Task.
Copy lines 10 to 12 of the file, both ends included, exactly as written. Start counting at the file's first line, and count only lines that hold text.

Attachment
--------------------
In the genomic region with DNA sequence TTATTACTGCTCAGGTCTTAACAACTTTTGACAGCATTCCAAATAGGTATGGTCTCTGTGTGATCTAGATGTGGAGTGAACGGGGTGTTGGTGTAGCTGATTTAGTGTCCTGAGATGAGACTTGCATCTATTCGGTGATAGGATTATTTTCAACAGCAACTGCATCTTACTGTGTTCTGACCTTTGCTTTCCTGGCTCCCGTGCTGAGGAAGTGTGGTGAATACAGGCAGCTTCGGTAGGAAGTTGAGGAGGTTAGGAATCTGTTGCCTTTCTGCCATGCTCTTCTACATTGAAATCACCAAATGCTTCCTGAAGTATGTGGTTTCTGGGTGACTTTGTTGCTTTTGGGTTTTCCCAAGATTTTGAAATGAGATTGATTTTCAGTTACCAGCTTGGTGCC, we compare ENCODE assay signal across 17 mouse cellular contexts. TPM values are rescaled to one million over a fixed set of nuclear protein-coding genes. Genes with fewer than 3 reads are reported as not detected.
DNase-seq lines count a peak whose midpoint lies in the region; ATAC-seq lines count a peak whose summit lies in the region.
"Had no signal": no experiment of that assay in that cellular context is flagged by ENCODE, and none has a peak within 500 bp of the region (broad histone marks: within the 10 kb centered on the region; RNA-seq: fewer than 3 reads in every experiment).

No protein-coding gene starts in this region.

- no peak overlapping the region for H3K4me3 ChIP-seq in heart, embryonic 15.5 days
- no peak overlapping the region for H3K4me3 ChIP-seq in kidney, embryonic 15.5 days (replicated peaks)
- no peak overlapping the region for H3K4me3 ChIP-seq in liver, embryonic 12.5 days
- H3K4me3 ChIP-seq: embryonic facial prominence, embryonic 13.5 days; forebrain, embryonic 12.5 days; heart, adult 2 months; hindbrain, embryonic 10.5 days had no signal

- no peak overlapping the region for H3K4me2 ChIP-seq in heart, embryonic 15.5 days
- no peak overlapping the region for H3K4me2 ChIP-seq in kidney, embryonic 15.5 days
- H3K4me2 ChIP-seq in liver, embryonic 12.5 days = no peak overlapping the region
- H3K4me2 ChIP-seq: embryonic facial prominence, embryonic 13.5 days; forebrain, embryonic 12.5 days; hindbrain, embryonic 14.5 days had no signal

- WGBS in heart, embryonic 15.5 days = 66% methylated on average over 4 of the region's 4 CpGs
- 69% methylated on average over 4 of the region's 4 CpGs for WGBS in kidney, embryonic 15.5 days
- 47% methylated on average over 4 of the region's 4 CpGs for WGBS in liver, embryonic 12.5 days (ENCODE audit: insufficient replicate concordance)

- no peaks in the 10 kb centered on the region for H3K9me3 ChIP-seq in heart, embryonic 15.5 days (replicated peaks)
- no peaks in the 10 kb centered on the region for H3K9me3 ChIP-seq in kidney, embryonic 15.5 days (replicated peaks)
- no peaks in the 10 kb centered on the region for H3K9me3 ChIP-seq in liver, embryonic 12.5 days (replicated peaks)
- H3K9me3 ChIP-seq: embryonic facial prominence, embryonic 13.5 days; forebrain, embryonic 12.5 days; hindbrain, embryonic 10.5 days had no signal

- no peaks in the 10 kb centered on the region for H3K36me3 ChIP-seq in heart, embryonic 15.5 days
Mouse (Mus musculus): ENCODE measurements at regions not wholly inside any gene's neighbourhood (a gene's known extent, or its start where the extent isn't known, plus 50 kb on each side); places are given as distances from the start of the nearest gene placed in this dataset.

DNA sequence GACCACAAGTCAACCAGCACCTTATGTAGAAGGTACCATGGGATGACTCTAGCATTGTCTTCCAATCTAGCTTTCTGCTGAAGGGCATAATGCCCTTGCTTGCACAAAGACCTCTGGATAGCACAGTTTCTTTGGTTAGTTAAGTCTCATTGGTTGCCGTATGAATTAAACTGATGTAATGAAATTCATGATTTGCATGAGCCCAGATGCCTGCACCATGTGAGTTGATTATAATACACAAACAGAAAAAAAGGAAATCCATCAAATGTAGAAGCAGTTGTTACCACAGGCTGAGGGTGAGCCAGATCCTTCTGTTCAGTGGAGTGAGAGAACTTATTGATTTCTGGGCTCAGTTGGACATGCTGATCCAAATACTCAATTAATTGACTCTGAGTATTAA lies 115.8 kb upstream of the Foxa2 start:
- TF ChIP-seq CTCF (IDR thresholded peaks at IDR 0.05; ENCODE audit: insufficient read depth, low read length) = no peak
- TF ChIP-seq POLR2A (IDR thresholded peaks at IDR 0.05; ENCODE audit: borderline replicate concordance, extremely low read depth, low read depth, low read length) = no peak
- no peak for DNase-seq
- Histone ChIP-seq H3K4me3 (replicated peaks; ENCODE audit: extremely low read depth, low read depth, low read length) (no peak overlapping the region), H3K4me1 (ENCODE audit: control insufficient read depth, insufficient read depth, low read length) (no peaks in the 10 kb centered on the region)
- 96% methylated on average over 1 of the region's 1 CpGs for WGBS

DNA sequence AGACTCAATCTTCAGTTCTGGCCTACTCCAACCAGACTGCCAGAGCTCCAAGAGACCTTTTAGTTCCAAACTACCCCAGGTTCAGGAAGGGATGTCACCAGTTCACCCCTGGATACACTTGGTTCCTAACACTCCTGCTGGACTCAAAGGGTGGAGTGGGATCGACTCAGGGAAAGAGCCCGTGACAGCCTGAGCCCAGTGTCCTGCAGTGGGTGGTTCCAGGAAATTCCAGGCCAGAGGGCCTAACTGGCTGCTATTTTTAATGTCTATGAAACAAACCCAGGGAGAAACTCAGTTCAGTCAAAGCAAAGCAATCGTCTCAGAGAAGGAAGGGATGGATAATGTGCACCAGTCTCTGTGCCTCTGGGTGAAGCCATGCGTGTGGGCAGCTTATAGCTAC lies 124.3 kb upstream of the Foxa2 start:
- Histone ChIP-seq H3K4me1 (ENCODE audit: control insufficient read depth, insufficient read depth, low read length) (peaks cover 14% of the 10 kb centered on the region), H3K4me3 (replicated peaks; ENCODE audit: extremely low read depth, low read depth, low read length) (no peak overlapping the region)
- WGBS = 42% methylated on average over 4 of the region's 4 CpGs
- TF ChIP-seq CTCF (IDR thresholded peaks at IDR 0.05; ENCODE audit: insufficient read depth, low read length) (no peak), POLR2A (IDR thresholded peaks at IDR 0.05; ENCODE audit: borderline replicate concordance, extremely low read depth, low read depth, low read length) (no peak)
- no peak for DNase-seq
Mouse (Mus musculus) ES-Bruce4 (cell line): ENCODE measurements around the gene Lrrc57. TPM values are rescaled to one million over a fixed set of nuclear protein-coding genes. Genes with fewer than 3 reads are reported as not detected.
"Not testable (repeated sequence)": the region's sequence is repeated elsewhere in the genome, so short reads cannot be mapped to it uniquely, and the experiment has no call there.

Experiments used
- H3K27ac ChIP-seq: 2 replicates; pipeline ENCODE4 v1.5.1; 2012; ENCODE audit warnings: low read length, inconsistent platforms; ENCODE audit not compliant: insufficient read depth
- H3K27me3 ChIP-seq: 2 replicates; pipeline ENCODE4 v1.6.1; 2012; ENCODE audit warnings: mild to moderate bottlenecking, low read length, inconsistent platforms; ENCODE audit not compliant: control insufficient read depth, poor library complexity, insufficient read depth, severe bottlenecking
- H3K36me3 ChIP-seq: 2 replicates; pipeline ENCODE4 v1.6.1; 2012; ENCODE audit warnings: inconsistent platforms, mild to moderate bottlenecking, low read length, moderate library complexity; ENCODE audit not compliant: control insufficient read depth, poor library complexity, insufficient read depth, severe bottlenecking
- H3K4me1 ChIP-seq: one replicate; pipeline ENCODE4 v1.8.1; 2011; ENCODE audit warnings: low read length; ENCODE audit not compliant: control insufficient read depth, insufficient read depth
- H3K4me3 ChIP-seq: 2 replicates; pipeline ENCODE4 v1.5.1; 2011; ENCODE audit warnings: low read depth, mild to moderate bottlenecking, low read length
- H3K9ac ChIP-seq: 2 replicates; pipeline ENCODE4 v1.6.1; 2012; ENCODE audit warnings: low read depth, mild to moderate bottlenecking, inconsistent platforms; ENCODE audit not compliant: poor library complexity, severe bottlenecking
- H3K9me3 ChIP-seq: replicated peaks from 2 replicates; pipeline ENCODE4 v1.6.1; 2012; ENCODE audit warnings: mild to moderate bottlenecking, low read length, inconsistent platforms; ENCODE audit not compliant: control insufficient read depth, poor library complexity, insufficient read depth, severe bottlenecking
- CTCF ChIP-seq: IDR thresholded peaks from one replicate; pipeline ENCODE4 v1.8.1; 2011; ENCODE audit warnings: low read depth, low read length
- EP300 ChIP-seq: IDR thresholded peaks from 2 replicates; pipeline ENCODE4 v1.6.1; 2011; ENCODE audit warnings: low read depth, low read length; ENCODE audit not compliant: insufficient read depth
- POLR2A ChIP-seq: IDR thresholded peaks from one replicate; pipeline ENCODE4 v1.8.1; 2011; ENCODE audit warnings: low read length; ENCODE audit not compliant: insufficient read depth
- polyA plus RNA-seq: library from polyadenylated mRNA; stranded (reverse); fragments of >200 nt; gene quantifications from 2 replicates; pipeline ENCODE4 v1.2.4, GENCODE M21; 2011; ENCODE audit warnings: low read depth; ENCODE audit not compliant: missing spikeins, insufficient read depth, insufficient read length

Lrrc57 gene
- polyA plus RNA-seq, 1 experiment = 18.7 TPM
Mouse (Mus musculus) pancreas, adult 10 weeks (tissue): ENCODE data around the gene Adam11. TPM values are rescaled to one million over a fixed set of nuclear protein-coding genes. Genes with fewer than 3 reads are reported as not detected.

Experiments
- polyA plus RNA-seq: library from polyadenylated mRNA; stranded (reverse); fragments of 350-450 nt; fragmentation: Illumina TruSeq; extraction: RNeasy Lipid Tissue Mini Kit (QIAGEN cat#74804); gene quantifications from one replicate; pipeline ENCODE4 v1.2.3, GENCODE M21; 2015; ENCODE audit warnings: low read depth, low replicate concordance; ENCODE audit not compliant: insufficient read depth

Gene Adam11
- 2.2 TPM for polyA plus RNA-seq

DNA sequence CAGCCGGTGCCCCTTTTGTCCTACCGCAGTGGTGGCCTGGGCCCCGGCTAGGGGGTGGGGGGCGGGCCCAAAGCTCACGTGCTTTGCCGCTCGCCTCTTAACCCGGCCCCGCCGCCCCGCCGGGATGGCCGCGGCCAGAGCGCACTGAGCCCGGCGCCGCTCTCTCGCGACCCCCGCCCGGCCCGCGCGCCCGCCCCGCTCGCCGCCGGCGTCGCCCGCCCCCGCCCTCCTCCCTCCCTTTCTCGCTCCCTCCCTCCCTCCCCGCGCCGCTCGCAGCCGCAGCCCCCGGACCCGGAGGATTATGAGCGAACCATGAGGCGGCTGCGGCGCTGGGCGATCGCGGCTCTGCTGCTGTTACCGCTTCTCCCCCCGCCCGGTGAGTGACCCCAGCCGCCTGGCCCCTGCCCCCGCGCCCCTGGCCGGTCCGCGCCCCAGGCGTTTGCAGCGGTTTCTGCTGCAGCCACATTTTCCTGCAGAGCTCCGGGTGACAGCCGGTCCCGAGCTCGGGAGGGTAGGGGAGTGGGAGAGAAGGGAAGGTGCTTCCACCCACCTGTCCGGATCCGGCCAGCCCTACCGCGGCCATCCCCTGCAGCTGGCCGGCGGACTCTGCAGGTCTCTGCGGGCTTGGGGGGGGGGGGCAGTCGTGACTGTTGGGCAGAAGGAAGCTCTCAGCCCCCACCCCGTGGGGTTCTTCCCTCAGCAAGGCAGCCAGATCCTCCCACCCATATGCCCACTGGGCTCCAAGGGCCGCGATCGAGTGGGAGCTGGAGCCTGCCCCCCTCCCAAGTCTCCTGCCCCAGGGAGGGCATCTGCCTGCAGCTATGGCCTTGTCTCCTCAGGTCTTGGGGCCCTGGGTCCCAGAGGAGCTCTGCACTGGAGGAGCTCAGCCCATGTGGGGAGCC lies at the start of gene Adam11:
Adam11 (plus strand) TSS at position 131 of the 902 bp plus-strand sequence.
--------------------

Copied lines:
- no peak overlapping the region for H3K4me2 ChIP-seq in kidney, embryonic 15.5 days
- H3K4me2 ChIP-seq in liver, embryonic 12.5 days = no peak overlapping the region
- H3K4me2 ChIP-seq: embryonic facial prominence, embryonic 13.5 days; forebrain, embryonic 12.5 days; hindbrain, embryonic 14.5 days had no signal